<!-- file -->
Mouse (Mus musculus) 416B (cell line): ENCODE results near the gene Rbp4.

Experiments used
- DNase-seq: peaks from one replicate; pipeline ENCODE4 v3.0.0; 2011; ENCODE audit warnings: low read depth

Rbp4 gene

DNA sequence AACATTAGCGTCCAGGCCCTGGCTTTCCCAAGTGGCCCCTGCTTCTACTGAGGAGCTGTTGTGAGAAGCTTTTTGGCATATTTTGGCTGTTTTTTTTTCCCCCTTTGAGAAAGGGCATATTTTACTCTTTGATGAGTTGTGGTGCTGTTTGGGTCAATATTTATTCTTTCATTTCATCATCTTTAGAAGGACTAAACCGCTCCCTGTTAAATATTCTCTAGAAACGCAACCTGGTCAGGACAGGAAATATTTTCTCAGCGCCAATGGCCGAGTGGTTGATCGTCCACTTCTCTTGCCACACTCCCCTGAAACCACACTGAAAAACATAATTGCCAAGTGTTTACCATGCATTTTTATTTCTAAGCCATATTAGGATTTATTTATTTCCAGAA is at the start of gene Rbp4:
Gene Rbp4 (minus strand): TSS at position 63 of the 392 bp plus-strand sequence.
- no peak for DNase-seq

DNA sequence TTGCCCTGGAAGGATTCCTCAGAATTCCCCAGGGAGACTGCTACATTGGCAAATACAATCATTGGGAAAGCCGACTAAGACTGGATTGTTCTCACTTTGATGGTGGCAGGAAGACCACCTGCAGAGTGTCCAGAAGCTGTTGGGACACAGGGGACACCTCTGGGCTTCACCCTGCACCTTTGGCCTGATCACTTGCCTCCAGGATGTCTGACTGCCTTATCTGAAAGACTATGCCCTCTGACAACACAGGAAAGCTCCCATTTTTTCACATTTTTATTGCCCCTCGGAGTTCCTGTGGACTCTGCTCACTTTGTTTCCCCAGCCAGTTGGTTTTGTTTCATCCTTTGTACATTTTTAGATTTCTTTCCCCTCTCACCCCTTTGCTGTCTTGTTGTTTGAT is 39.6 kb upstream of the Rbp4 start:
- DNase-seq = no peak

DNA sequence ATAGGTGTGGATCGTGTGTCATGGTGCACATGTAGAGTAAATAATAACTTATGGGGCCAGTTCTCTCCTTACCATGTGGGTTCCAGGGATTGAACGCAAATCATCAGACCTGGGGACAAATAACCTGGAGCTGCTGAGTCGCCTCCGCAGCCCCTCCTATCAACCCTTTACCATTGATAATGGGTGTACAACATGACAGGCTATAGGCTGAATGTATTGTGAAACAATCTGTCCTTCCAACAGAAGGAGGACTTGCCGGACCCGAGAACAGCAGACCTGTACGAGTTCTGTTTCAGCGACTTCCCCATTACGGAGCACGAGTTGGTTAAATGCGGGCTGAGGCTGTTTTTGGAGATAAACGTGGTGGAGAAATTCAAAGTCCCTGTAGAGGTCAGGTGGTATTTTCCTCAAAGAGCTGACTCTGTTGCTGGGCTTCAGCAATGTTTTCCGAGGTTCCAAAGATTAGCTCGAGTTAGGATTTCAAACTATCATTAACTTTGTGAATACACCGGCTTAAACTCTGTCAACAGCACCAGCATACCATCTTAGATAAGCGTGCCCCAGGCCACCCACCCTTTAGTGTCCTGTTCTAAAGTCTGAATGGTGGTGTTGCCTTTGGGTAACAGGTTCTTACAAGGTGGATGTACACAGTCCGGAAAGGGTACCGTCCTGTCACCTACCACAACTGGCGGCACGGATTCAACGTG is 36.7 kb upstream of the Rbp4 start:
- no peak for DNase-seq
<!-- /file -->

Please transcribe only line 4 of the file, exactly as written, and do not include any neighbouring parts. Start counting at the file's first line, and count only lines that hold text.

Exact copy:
Rbp4 gene